Rotation of the shaft 81 is effected by turning the thumb wheel 84. Rotation of thumb wheel 84 effects rotation of pinion 79 and thereby vertical translation of the arm 73 with respect to the post 75 due to interengagement between the pinion 79 and rack 77.
In order to maintain the transport apparatus at a position to which it has been adjusted with respect to the post 75, any suitable clamping arrangement may be provided. For example by a movement of lever 86 the arms 73 can be moved toward and away from each other, when moved toward each other tightly clamping the post 75 therebetween so that the position of the mounting base 71 with respect to the post 75 is stabilized, and when moved away from each other allowing vertical adjustment of the position of the base 71 with respect to the post 75 by rotation of the thumb wheel 84.
The unit 16 is compact and essentially complete, and may be retrofit onto conventional colorimeters 10 merely by mounting at the post 75 to the surface 12 utilizing a mounting plate 88, or the like, which can be connected by screw threaded fasteners, or in any other desired manner, to the surface 12.
In order to facilitate movement of the sample swatch across the port 14 in any direction, while maintaining an optically acceptable viewing surface, it is desirable to provide the colorimeter 10 with positive pressure, as shown in U.S. Pat. No. 4,346,997.
It will thus be seen that according to the present invention a method and apparatus are provided for accurately and quickly determining the average color, and excursions outside the acceptable limits, of fabric swatches. The invention is applicable not only to solid-shade color swatches, but also to non-solid-shade swatches such as denim, crushed velour fabrics, patterned fabrics, and the like. While the invention has been herein shown and described in what is presently conceived to be the most practical and preferred embodiment thereof, it will be apparent to those of ordinary skill in the art that many modifications may be made thereof within the scope of the invention, which scope is to be accorded the broadest interpretation of the appended claims so as to encompass all equivalent structures and methods.
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|U.S. Classification||382/111, 250/226, 356/405, 356/429, 382/165, 700/143, 356/407|
|International Classification||G01N21/86, G01J3/50|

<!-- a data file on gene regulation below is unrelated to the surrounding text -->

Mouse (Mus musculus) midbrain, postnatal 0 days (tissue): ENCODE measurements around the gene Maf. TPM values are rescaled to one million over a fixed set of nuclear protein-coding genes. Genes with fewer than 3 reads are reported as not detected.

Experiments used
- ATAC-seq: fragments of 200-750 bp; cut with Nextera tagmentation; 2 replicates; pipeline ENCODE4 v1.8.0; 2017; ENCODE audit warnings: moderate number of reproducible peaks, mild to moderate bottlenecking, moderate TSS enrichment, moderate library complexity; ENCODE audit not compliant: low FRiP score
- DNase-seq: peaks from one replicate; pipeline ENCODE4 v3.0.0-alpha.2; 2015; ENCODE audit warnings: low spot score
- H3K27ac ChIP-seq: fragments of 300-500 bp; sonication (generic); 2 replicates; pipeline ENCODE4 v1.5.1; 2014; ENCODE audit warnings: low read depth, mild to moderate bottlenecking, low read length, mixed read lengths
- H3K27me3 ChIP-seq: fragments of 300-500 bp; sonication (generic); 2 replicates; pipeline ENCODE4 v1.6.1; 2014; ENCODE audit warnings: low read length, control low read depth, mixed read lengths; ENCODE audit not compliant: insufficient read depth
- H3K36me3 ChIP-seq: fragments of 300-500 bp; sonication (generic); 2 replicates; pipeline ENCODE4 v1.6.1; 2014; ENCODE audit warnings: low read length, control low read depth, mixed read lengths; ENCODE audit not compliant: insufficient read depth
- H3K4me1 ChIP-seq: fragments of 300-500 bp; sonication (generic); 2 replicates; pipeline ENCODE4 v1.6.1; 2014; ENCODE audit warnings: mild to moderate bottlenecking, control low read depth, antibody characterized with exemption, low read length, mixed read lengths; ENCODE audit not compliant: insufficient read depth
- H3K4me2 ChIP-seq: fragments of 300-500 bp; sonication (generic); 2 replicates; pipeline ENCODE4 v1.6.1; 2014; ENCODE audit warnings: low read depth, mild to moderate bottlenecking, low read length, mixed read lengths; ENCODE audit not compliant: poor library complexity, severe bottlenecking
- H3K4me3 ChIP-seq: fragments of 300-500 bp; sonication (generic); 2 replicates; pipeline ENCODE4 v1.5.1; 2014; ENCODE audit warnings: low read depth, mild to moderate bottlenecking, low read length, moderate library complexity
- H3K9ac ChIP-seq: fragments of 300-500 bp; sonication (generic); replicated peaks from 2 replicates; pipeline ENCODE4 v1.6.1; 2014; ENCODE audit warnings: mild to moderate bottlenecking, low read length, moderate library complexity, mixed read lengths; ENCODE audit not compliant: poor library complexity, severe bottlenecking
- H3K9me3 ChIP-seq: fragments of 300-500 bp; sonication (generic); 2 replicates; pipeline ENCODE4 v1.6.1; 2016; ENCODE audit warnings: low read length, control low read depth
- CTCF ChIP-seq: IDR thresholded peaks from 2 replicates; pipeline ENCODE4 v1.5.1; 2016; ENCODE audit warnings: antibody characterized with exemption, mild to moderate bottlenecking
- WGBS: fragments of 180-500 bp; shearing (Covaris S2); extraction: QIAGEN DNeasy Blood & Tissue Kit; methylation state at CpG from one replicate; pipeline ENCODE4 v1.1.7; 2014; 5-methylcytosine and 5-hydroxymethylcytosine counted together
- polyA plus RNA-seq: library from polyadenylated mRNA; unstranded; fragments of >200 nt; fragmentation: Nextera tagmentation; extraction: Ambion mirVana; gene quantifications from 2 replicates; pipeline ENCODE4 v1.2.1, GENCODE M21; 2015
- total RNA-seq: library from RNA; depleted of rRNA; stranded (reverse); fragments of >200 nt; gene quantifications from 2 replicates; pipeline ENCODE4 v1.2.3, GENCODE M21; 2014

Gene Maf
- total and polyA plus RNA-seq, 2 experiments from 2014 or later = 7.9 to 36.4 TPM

|Cooperative Classification||G01J3/513, G01J3/50, G01N21/86|
|European Classification||G01N21/86, G01J3/50|
|Oct 31, 1986||AS||Assignment|
Owner name: BURLINGTON INDUSTRIES, INC., GREENSBORO, NORTH CAR
Free format text: ASSIGNMENT OF ASSIGNORS INTEREST.;ASSIGNORS:WILLIS, ROBERT F.;BEST, ROBERT H.;DANIEL, VERNON T.;ANDOTHERS;REEL/FRAME:004620/0087
Effective date: 19861007
|Nov 9, 1987||AS||Assignment|
Owner name: BURLINGTON INDUSTRIES, INC., GREENSBORO, NORTH CAR
Free format text: ASSIGNMENT OF ASSIGNORS INTEREST.;ASSIGNOR:BURLINGTON INDUSTRIES, INC.;REEL/FRAME:004777/0775
Effective date: 19870903
Owner name: BURLINGTON INDUSTRIES, INC.,NORTH CAROLINA
Free format text: ASSIGNMENT OF ASSIGNORS INTEREST;ASSIGNOR:BURLINGTON INDUSTRIES, INC.;REEL/FRAME:004777/0775
Effective date: 19870903
|Apr 10, 1990||CC||Certificate of correction|
|Jul 2, 1992||REMI||Maintenance fee reminder mailed|
|Nov 29, 1992||LAPS||Lapse for failure to pay maintenance fees|
|Feb 9, 1993||FP||Expired due to failure to pay maintenance fee|
Effective date: 19921129
|Jan 16, 2007||AS||Assignment|
Owner name: GENERAL ELECTRIC CAPITAL CORPORATION, AS AGENT, CO
Free format text: SECURITY AGREEMENT;ASSIGNORS:SAFETY COMPONENTS FABRIC TECHNOLOGIES, INC.;CONE JACQUARDS LLC;REEL/FRAME:018757/0798
Effective date: 20061229
|Jan 9, 2009||AS||Assignment|
Owner name: GENERAL ELECTRIC CAPITAL CORPORATION, AS AGENT, CO
Free format text: SECURITY AGREEMENT;ASSIGNOR:CONE JACQUARDS LLC;REEL/FRAME:022078/0695
Effective date: 20081224
|Jan 12, 2009||AS||Assignment|
Owner name: CLEARLAKE CAPITAL PARTNERS, LLC, CALIFORNIA
Free format text: SECURITY AGREEMENT;ASSIGNOR:CONE JACQUARDS LLC;REEL/FRAME:022086/0950
Effective date: 20081224